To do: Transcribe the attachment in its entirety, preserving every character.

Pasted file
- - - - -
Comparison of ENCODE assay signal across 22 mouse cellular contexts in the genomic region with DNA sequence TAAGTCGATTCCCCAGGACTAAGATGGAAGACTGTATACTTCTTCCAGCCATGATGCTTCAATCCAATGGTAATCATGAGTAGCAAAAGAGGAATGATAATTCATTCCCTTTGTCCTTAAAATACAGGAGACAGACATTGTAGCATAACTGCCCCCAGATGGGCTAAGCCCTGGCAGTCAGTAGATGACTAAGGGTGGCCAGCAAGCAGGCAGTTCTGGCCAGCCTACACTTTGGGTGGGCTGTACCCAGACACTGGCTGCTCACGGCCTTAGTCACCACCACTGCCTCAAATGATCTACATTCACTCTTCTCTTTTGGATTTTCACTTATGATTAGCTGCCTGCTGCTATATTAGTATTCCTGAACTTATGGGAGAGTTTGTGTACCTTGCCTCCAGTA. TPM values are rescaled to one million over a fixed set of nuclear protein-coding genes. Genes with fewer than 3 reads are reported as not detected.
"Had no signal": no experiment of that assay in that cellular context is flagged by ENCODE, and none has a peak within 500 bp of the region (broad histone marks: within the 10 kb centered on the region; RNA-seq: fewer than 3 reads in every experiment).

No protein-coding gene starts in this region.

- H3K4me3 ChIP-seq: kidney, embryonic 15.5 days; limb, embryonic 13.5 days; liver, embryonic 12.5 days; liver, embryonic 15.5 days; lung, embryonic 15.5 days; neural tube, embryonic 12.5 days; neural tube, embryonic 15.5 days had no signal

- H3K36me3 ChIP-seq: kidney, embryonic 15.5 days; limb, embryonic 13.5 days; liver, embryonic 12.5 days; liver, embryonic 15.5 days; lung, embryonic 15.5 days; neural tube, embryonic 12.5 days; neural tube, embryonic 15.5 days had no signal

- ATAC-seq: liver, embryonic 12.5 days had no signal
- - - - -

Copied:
Comparison of ENCODE assay signal across 22 mouse cellular contexts in the genomic region with DNA sequence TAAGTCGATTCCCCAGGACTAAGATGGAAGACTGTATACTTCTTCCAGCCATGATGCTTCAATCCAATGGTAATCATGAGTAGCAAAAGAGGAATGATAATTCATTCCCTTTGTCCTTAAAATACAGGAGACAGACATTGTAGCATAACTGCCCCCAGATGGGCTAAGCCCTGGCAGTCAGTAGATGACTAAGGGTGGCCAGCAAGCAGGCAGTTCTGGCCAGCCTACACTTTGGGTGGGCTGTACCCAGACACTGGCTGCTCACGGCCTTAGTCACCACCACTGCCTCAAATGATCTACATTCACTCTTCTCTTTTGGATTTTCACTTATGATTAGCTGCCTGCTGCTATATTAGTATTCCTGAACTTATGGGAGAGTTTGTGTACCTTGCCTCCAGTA. TPM values are rescaled to one million over a fixed set of nuclear protein-coding genes. Genes with fewer than 3 reads are reported as not detected.
"Had no signal": no experiment of that assay in that cellular context is flagged by ENCODE, and none has a peak within 500 bp of the region (broad histone marks: within the 10 kb centered on the region; RNA-seq: fewer than 3 reads in every experiment).

No protein-coding gene starts in this region.

- H3K4me3 ChIP-seq: kidney, embryonic 15.5 days; limb, embryonic 13.5 days; liver, embryonic 12.5 days; liver, embryonic 15.5 days; lung, embryonic 15.5 days; neural tube, embryonic 12.5 days; neural tube, embryonic 15.5 days had no signal

- H3K36me3 ChIP-seq: kidney, embryonic 15.5 days; limb, embryonic 13.5 days; liver, embryonic 12.5 days; liver, embryonic 15.5 days; lung, embryonic 15.5 days; neural tube, embryonic 12.5 days; neural tube, embryonic 15.5 days had no signal

- ATAC-seq: liver, embryonic 12.5 days had no signal